It also doesn't strike me as benevolent to offer a service to fix the problems your other service caused.

'Nice free will you have there. Be a shame if someone manipulated it.'

Thats despicable. They sell both the disease and a cure for double the money.

Nah, it's not a cure. They know that. It's like telling a slot machine addict that they are provided with the option of not playing.

Bruh. Did you even look at the price on Space?

To quote Andrew Lewis, "If you are not paying for it, you're not the customer; you're the product."

You'll know when a user of a Dopamine-backed app installs Space, and that's useful to you. Measuring people trying to give up an addiction feeds back in to understanding the causes of addiction, and in your case presumably gives you quantifiable information you can use to make Dopamine more effective. Saying you made it and give it away out of the goodness of your heart seems a little underhanded.

Ok its free, you got me!

Your company is still about making shit addictive. Its customers will inevitably be those with the money & inclination to make their app addictive - social media & mobile games. Its morally pretty close to adding sugar to junk food or selling cigarettes.

You were going to clear up "mob misconceptions" about ethics but it turns out you had nothing to say, just an "invitation for discourse".. while most of the tech world has been in on this particular discourse for years, with constant media coverage, and we know its a problem.

But I'm pretty sure you know all of that. Don't expect public approval for making glorified/AI-powered slot machines, they're still just slot machines.

Bruh. Just adding another app to 'counteract' the effects isn't going to suddenly clear you of ethical issues. It's the equivalent of mcdonalds selling salads...

Oh and to add to this, the app seems to literally just be a waiting screen. Everything about it screams cop-out.

Do people with eating disorders sue McDonalds? Or even the companies that do their ads?

Before I even got through the first paragraph I was reminded of B.F. Skinner and his book 'Beyond Freedom and Dignity', which I read in high school. So it's pretty funny that they named their AI after him. Dopamine labs may be evil, but at least they're self aware.

We love that one! Required reading.

His work on why you, me, everyone on this thread, and every species that's part of the subphylum Vertebrata shaped the course of thinking from contemporary Machine Learning techniques like Q-Learning to us!

Not evil, have done our reading though ;)

And You guys named your system Skinner. (which is very on the nose, and also very funny now)

I think I truly get what you are doing, but I definitely think you are going to have to very seriously explain to people here WHAT the problem is and how you are going to help.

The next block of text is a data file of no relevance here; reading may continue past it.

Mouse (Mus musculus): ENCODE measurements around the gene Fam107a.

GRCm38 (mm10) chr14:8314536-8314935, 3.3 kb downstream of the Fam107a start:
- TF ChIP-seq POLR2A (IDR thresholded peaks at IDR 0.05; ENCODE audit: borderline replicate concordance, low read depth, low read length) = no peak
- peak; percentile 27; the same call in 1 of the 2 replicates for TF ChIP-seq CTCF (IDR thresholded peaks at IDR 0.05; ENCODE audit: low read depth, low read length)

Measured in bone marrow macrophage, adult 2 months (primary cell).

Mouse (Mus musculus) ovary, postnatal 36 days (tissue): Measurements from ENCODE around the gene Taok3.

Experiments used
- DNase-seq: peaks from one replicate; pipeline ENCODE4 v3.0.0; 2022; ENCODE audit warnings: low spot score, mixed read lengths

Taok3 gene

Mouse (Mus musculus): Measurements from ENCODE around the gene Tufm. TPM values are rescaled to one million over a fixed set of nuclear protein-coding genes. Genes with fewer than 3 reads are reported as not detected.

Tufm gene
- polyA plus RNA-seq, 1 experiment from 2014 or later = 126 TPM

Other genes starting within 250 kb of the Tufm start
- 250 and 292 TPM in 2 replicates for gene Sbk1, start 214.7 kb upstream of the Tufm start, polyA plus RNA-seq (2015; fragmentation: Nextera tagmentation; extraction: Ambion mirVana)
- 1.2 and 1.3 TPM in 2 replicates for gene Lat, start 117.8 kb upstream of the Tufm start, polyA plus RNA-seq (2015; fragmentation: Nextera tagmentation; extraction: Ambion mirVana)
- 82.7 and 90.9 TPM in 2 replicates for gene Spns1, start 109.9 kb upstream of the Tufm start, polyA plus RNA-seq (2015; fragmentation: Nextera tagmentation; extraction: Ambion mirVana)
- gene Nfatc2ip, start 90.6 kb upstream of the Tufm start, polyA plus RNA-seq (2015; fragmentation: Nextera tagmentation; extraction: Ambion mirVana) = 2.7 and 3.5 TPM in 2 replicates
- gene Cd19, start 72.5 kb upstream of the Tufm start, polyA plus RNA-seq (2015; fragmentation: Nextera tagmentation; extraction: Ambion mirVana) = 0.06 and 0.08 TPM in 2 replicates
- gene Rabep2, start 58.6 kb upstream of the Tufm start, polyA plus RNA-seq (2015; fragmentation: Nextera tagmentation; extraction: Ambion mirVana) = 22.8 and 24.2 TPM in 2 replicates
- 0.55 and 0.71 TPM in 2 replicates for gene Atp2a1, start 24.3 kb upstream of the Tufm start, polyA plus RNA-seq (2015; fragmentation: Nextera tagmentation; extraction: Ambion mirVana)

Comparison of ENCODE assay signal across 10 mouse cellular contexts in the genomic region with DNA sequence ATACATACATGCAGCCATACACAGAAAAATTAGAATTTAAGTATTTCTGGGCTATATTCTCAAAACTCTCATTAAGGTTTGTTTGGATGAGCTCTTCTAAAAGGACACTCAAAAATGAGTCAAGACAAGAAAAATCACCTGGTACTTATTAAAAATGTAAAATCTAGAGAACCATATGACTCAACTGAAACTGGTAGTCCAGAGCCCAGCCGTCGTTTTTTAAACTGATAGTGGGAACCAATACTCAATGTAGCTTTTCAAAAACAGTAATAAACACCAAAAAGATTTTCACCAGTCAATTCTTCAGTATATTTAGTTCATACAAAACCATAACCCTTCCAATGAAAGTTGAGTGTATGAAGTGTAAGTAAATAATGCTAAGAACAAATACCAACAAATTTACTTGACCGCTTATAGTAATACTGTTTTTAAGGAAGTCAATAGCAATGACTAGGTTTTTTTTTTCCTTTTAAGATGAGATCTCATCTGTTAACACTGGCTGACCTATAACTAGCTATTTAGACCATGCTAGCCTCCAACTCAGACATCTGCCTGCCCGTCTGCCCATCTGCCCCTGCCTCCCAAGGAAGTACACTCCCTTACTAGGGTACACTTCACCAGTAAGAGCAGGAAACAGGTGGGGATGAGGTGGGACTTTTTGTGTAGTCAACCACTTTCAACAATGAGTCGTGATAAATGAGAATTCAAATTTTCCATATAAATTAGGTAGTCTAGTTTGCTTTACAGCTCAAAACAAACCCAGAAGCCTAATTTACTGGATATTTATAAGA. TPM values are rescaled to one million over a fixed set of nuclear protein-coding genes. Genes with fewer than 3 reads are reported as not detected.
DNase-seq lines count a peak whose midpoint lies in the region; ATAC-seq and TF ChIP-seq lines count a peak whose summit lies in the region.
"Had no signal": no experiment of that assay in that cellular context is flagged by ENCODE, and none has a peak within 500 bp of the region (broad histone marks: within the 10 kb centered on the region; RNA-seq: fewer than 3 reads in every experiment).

So some straight up advice -

1) People here need to understand with examples from your research, on just how Bad the effect of un-noticed conditioning can be.

2) Highlight your mission statement, and very strongly defend the part where your tools do good. Preferably with illustrations.

If you want to take on anti-hero, branding, remember that it only works if people are intimately familiar with the inner workings of his mind and thus his motivations.

As such you may want to put this very prominently out there -

>We watched and read too much scifi growing up. And for every 1 dystopia movie, there's 3 better utopia novels. So now we can't get 2 determinately optimistic ideas out of our head: (1) the future is going to be awesome (and awesome for everyone: not just white bearded educated heteronormative californian male technocrats: that would suck). (2) The relationship between humans and our machines must be one of mutual thriving and improvement. The little magical slabs of glass that live in our pockets and proliferate across the globe are tools for human thriving. So we built Dopamine to help that future became manifest.

>Technology is becoming more (addictive / persuasive / coercive) every day and there isn't much we can do to reverse it. And it sucks that the technologies that are becoming persuasive the fastest aren't necessarily ones that are great for human thriving. You deserve a better world than one in which the most persuasive technologies demand from you your eyeball hours and brand loyalty in exchange for cat videos. That's dystopic.

people will also want to know that its not marketing speak. SO you will need to show that you take pains to actually move us to the world we need to go to.

No offense, but I do not believe you.

I can't, on something like this. Talk is cheap.

What on the evil part? Or that we make the whole team read Skinner? It's a thin book.


Welp, there's another one on the 'never touch with a 10-foot pole' pile. Yikes, your promotional account sounds like a grinning glassy-eyed sociopath. Serious goosebumps.

A good sociopath would have been charming.